by: Felicia Dorothea Hemans (1793-1835)

      HE boy stood on the burning deck
      Whence all but him had fled;
      The flame that lit the battle's wreck
      Shone round him o'er the dead.

      Yet beautiful and bright he stood,
      As born to rule the storm;
      A creature of heroic blood,
      A proud, though childlike form.

      The flames rolled on -- he would not go
      Without his father's word;
      That father, faint in death below,
      His voice no longer heard.

      He called aloud -- "Say, father, say,
      If yet my task is done?"
      He knew not that the chieftain lay
      Unconscious of his son.

      "Speak, father!" once again he cried,
      "If I may yet be gone!"
      And but the booming shots replied,
      And fast the flames rolled on.

      Upon his brow he felt their breath,
      And in his waving hair,
      And looked from that lone post of death
      In still, yet brave despair.

      And shouted but once more aloud,
      "My father! must I stay?"
      While o'er him fast, through sail and shroud,
      The wreathing fires made way.

      They wrapt the ship in splendor wild,
      They caught the flag on high,
      And streamed above the gallant child,
      Like banners in the sky.

      There came a burst of thunder sound--
      The boy -- oh! where was he?
      Ask of the winds that far around
      With fragments strewed the sea!--

      With mast, and helm, and pennon fair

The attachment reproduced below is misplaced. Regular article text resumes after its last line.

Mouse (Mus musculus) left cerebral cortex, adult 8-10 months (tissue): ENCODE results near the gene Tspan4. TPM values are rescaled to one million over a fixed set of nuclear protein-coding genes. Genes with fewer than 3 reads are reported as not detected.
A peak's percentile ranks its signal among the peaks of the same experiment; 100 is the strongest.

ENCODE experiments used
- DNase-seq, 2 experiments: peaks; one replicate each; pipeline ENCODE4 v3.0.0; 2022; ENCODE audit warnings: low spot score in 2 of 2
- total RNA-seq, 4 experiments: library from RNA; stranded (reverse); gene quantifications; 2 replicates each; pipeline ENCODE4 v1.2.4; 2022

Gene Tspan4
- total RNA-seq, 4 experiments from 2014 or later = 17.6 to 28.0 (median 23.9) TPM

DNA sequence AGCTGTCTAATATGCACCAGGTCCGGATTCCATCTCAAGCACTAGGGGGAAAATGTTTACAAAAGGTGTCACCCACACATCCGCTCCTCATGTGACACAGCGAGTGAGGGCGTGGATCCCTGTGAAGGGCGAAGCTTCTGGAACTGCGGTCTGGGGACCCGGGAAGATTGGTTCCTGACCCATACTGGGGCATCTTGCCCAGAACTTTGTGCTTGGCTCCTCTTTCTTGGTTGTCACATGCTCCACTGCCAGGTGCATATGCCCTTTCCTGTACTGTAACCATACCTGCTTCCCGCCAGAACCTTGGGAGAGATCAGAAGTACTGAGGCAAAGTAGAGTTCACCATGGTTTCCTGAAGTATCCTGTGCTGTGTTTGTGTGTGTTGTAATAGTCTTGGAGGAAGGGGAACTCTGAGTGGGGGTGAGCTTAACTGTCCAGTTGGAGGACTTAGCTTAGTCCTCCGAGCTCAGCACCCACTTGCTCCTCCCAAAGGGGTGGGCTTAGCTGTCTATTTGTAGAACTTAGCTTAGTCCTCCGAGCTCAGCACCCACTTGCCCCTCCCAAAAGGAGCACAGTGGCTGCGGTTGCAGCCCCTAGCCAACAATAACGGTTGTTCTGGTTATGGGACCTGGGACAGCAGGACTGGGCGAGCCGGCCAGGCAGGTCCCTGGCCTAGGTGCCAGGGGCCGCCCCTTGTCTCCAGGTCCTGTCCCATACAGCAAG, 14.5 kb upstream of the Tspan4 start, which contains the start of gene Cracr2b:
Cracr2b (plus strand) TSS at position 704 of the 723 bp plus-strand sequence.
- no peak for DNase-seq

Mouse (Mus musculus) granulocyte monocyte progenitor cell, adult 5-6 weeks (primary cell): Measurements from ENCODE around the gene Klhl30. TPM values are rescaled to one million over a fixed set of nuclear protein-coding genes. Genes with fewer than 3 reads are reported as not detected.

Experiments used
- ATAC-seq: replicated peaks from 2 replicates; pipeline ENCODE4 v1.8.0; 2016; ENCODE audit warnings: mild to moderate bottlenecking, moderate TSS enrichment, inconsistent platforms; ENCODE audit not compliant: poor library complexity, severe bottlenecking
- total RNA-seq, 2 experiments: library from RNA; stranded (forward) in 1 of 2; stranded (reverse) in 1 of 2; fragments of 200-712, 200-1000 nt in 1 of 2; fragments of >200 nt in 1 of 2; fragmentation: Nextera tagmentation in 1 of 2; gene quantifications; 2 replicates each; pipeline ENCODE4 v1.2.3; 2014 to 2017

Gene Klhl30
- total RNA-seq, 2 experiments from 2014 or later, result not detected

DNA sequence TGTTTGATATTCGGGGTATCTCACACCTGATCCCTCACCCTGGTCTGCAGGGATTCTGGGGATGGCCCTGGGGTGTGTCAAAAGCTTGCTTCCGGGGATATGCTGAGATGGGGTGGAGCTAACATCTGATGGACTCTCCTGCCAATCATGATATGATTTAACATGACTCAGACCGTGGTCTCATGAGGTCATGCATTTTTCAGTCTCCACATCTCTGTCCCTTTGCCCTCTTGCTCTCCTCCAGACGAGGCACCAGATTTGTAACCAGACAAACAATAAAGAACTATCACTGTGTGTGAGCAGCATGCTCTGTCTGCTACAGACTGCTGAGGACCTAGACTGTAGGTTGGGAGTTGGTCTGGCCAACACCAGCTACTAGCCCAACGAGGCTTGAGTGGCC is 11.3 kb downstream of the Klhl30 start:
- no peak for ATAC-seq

That well had borne their part--
      But the noblest thing that perished there
      Was that young, faithful heart.

"Casabianca" is reprinted from Historic Poems and Ballads. Ed. Rupert S. Holland. Philadelphia: George W. Jacobs & Co., 1912.


THE story of this brave boy has become famous through Mrs. Hemans' poem, but although the incidents related in it have been ascribed to a number of battles at sea, there is no historical proof that such a boy took part in any of them. Usually, however, he is spoken of as the ten-year-old son of Admiral Brueys, commander of the French man-of-war L'Orient.

This ship was engaged in the battle of the Nile fought between Napoleon and the English on August 1, 1798. Nelson was in command of the English fleet, and won one of his greatest victories. During the battle the French Admiral Brueys was mortally wounded, and was left on the deck of his ship. As night came on the ship was seen to be on fire, and Nelson ordered his men to board her and rescue the officers and crew. All the Frenchmen left except the boy Casabianca, who refused to go, saying that his father had told him not to leave the ship, and that he could not disobey that order.

The man-of-war was in danger of blowing up at any minute, and the English sailors had to put off in their boats. They had barely time to pull away before the flames reached the powder and the ship exploded.

Although it cannot be said positively that Casabianca was the boy of the battle of the Nile, facts seem to prove that a boy did such an act at that battle.

This analysis of "Casabianca" is reprinted from Historic Poems and Ballads. Ed. Rupert S. Holland. Philadelphia: George W. Jacobs & Co., 1912.



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